“For the coming year we expect rental markets to tighten further and rental growth during 2011 will [most] likely eclipse that of 2010,” Mr Kusher said.
Now RP Data has released analysis showing that capital city rents have stalled, rising at only 2.7% in the year to June 2011 (i.e. below the rate of inflation):
Capital city weekly rental rates stalled in the June quarter, posting no growth in the latest sign of a cooling property market.
Median capital city rents were flat in the June quarter with only two capital cities showing increases in the quarter, in the latest sign of slowing activity in the real estate market.
In the year to June, capital city median rents – for houses and units – rose 2.7 per cent to $380 per week, according to RP Data…
To add insult to injury, rents have barely increased since the end of 2008 (most likely falling in real terms):
“As many investors will be aware, rental growth has been relatively subdued since 2008 due to a number of factors such as stimulus from low interest rates and the First Home Owner’s Grant Boost which enticed prospective new home owners into buying and eased demand for rentals,” said RP Data research director Cameron Kusher.
Certainly, RP Data’s own chart highlights the flattening of rental growth since late 2008 after a solid run-up in prior years:
Still, this hasn’t stopped RP Data from forecasting strong rental growth into the future:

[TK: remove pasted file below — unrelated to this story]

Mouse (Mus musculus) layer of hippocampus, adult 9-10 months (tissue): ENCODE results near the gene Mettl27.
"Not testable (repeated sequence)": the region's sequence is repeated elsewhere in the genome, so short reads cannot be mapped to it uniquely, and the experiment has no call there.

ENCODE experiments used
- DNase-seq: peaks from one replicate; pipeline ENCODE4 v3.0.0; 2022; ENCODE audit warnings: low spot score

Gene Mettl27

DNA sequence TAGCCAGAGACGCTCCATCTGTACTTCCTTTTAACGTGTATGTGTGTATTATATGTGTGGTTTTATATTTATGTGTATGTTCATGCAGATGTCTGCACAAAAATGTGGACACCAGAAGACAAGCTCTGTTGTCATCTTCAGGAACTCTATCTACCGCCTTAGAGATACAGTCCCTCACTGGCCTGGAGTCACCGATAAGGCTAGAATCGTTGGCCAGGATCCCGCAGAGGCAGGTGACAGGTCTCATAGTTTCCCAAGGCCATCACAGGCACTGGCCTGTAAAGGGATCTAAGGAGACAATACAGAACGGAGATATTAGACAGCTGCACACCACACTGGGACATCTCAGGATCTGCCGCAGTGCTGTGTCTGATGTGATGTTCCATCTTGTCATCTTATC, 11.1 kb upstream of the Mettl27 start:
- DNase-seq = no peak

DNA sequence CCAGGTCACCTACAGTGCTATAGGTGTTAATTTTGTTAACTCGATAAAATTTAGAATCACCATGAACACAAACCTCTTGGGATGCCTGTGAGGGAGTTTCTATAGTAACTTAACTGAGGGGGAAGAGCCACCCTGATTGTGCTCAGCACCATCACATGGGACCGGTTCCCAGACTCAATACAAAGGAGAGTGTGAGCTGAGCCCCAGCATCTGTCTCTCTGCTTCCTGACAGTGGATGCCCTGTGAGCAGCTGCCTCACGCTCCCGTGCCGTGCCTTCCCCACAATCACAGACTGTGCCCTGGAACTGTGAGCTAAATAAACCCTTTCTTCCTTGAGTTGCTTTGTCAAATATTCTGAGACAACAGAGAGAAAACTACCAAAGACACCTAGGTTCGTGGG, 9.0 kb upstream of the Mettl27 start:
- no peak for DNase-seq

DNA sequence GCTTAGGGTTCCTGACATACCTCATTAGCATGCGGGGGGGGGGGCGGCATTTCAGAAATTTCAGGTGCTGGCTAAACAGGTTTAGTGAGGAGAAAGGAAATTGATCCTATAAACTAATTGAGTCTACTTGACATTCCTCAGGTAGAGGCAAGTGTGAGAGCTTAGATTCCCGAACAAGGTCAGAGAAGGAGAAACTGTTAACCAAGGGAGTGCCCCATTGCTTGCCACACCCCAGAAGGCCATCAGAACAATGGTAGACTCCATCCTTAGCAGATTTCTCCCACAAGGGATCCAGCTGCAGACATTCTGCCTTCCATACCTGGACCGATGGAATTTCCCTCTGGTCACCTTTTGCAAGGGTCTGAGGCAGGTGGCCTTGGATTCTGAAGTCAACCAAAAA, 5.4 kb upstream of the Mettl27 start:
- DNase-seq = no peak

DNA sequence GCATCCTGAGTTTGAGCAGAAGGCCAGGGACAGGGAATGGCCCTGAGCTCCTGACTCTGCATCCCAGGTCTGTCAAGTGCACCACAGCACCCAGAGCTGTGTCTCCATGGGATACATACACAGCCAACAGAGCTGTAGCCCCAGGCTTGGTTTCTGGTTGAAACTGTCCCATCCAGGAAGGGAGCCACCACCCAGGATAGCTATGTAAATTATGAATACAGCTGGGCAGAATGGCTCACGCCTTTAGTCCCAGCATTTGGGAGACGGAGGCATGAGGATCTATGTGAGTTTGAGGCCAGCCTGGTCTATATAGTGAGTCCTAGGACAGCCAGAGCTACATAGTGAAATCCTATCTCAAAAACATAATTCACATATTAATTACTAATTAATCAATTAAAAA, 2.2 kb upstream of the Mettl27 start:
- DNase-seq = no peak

Mr Kusher said he expected the pause in rental yield growth to be temporary.
“Limited new development during 2011 is likely to add to the upwards pressure on capital city rental rates and as a result we expect rental growth to revert to around five year average levels with inner city units and outer more affordable housing stock having the strongest prospects for rental growth,” said Mr Kusher.
I can only presume that Mr Kusher is not refering to Melbourne, which currently has the highest rental vacancy rates (and lowest yields) in the country, and thousands of new homes due to be completed over the next few years.
Some months ago, when The Australian secured Treasury discussions about the Australian housing bubble via freedom of information, economists there also expressed the hope that strongly rising rents would close the property valuation gap.
Right now, it appears a forlorn hope.